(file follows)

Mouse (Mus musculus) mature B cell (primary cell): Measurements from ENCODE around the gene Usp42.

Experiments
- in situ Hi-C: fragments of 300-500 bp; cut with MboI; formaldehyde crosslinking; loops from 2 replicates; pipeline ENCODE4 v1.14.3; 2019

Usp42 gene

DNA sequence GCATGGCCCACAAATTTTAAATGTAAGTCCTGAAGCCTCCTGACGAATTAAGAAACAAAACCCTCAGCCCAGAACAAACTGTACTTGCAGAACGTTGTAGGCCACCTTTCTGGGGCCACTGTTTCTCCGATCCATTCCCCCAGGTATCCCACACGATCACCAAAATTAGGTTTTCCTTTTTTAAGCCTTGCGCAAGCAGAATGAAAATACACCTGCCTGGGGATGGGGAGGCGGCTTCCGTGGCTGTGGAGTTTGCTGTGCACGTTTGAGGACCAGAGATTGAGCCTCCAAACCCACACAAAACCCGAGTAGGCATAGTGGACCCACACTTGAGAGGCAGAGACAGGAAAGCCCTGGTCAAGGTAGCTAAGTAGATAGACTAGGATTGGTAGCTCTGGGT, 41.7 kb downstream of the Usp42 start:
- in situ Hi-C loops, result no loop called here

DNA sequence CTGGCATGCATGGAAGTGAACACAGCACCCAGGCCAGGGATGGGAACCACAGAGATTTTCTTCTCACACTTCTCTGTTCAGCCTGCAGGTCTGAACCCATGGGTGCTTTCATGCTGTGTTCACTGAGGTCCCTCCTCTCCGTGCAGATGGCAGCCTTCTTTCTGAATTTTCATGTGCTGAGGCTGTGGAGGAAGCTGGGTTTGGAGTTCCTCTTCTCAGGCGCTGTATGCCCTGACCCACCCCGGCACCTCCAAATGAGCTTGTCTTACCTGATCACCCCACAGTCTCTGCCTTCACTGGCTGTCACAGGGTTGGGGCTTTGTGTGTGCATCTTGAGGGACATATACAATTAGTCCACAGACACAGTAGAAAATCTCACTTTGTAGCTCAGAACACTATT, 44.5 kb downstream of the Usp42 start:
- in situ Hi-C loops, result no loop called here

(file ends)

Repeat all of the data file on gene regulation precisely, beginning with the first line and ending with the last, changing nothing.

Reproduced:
Mouse (Mus musculus) mature B cell (primary cell): Measurements from ENCODE around the gene Usp42.

Experiments
- in situ Hi-C: fragments of 300-500 bp; cut with MboI; formaldehyde crosslinking; loops from 2 replicates; pipeline ENCODE4 v1.14.3; 2019

Usp42 gene

DNA sequence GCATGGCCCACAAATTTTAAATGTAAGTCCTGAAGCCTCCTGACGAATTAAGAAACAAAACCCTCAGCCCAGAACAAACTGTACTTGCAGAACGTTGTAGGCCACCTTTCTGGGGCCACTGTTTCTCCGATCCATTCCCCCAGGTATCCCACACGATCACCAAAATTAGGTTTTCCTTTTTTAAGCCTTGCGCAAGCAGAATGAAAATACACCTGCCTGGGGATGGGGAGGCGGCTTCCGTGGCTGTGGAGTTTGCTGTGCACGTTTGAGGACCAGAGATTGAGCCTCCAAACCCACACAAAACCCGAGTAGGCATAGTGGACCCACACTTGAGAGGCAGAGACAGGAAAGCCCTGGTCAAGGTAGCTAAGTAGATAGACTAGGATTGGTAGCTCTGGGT, 41.7 kb downstream of the Usp42 start:
- in situ Hi-C loops, result no loop called here

DNA sequence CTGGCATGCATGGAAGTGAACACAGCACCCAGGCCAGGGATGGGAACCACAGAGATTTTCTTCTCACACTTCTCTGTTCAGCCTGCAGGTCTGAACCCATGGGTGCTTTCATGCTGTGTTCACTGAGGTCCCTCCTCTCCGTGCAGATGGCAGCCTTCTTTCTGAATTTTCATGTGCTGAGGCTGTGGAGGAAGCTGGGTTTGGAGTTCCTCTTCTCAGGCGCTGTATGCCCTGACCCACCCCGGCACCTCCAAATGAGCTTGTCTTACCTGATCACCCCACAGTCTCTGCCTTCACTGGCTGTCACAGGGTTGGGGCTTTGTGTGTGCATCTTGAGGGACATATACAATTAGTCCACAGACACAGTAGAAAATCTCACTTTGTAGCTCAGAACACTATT, 44.5 kb downstream of the Usp42 start:
- in situ Hi-C loops, result no loop called here